Polygamy and shariah, revisited


Mitt Romney made news recently for his family having historical ties to the practice of polygamy. Described by liberal pundits as “the ultimate Mormon oddity”, the truth is that the Mormon church officially repudiated polygamy in 1890. It was, in fact, a requirement for the admission of Utah to the Union.

Polygamy is an affront to the principle of equality between the sexes. You would think that this would be an issue that is championed as a women’s issue. Sadly, it gets little attention from international organizations, even on International Women’s Day.

The practice is common in the Muslim world, and is becoming common practice in Europe, as well:

“the Norwegian newspaper Aftenposten reported statements from Norway’s Directorate of Immigration (UDI) that there are an increasing number of men with multiple wives in Norway. “The reason is married men travel to countries where polygamy is legal and then add a wife.” Though polygamy is illegal in Norway, “this is something that Norwegian authorities cannot prevent,” said UDI spokesman Karl Erik Sjøholt. …The Islamic Cultural Center Norway (ICCN), an immigrant organisation subsidised by the Norwegian state, advises Muslims in Norway to take several wives because polygamy “is advantageous and ought to be practiced where conditions lend themselves to such practice.”

Some time ago, a blog we used to visit regularly, pointed to a reprint of an article at The American Muslim that encouraged the development of sharia law in America by using the model of Tribal Courts, as practiced by American Indians.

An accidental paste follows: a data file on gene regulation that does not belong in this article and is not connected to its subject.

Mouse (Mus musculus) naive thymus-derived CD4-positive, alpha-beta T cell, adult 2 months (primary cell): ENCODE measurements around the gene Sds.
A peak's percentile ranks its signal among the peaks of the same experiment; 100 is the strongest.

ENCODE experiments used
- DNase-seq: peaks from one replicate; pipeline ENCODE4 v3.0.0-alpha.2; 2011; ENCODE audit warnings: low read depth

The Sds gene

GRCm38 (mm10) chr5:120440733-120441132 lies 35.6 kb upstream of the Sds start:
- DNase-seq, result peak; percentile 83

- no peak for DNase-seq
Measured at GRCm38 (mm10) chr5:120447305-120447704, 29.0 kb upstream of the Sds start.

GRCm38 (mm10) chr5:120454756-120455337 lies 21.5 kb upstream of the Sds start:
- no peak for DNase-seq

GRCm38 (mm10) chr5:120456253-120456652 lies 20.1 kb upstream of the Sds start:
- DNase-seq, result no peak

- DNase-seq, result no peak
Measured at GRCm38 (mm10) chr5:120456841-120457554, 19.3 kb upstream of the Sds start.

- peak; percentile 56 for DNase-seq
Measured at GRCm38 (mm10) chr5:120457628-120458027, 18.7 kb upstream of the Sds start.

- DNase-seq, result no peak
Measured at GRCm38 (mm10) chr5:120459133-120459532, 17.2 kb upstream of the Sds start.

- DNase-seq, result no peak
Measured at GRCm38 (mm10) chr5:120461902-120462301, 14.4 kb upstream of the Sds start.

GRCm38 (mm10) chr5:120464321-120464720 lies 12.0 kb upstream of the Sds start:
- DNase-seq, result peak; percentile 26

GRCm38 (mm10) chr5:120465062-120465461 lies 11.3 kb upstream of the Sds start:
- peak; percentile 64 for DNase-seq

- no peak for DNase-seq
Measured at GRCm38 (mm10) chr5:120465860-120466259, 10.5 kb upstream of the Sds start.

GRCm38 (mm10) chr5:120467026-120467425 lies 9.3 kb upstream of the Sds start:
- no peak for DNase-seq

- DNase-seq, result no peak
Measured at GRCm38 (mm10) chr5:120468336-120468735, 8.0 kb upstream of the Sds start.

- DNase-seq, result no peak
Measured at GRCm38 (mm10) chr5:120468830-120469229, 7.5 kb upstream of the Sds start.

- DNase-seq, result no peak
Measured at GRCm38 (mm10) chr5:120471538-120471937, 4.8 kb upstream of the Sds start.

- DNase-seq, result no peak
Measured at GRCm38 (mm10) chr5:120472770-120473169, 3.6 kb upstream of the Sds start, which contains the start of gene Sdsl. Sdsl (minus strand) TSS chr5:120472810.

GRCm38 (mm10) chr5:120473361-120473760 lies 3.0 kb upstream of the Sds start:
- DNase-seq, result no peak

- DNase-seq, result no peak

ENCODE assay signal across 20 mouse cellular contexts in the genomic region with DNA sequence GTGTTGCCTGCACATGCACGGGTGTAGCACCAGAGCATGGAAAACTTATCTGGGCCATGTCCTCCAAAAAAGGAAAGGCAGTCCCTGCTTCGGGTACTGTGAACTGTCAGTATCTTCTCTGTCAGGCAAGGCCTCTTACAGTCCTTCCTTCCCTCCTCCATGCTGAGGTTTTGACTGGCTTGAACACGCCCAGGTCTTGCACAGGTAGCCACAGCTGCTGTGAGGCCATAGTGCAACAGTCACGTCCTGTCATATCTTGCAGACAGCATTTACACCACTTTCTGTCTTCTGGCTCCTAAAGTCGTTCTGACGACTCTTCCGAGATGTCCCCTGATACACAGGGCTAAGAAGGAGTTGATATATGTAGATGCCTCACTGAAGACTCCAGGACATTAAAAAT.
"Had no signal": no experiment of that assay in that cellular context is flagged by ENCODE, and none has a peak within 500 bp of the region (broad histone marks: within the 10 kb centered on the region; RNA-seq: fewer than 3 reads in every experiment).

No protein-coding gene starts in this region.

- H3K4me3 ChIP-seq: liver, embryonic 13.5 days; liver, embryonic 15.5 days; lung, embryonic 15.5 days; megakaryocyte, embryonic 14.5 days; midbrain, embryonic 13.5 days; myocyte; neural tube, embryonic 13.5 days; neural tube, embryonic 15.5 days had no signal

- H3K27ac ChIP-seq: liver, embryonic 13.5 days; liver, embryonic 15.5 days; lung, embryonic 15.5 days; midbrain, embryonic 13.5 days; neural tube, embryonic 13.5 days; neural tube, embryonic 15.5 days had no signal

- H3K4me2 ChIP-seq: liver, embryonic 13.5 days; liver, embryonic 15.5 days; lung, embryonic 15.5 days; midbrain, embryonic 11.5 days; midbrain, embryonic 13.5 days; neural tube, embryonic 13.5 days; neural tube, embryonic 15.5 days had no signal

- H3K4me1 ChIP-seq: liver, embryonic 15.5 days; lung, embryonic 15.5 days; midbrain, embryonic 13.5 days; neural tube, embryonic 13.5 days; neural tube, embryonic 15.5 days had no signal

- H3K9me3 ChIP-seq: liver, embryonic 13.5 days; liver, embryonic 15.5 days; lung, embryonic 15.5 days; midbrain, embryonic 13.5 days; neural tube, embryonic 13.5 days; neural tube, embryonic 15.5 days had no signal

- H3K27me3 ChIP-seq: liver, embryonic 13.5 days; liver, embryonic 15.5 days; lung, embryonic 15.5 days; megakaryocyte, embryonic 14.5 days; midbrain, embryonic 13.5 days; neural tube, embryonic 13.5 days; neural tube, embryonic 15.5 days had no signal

I recommend that as a first step, supporting organizations dealing with Islamic family law be established immediately. A professional association of Muslims in the law field (of whatever specialty) is a must. A law school students’ support group should be formed, and Muslim youth should be encouraged to enter this field. A second step would be to establish institutes in the U.S. which can supplement legal education with courses in Islamic family law. At the same time, pressure should be put on law schools to include courses in Shariah taught by Muslims.

This is not assimilation. This is not acceptance of American Civil Law. This is unacceptable. Inasmuch as the political left has resisted the logical step of protecting the institution of marriage through the amendment process, is there any other remedy that has legal and historical precedent? There is. And it goes back to that “ultimate Mormon oddity.” Joshua Trevino at Brussels Journal laid out the case in an excellent post from last year.

The precedent is the 1887 Edmunds-Tucker Act, which effectively disestablished the Church of Jesus Christ of Latter-Day Saints until that entity gave up its doctrine of polygamy. The Mormons were effectively declared an organized-crime outfit: their properties were confiscated, and their leaders were driven underground. It took three years, but in 1890 they abandoned polygamy, Utah became a state, and the Mormons … have been good, patriotic, and peaceful Americans ever since. One, Mitt Romney, even has a shot at being President shortly. They were forced to join the civilized world by the United States government, which cared more for the norms of American culture than the values of the Mormon faith – and rightly so. Looking back, it is difficult to deny that this vigorous action – in which no American was killed, deported, put into camps, or hunted down – was to the ultimate benefit of the country and the Mormons.

If we could act with that degree of sanity, self-preservation, and humanity in 1887-1890, why not now? If we cannot, it is not because Muslims now – or any other immigrant community now – are worse than Mormons then: it is because we have lost the self-confidence to do it.

Reprinted by request: 03/08/2007

3 Responses

  1. “I will stand with the Muslims should the political winds shift in an ugly direction.”
    (Audacity of Hope, page 261, Barack Hussein Obama)

  2. If he means “upwind”, I might agree.

  3. Interesting stuff. I knew about the Edmunds-Tucker Act, but wasn’t aware it was so close to organized crime. Also, I had never thought of the parallel between the two situations as you present them here.

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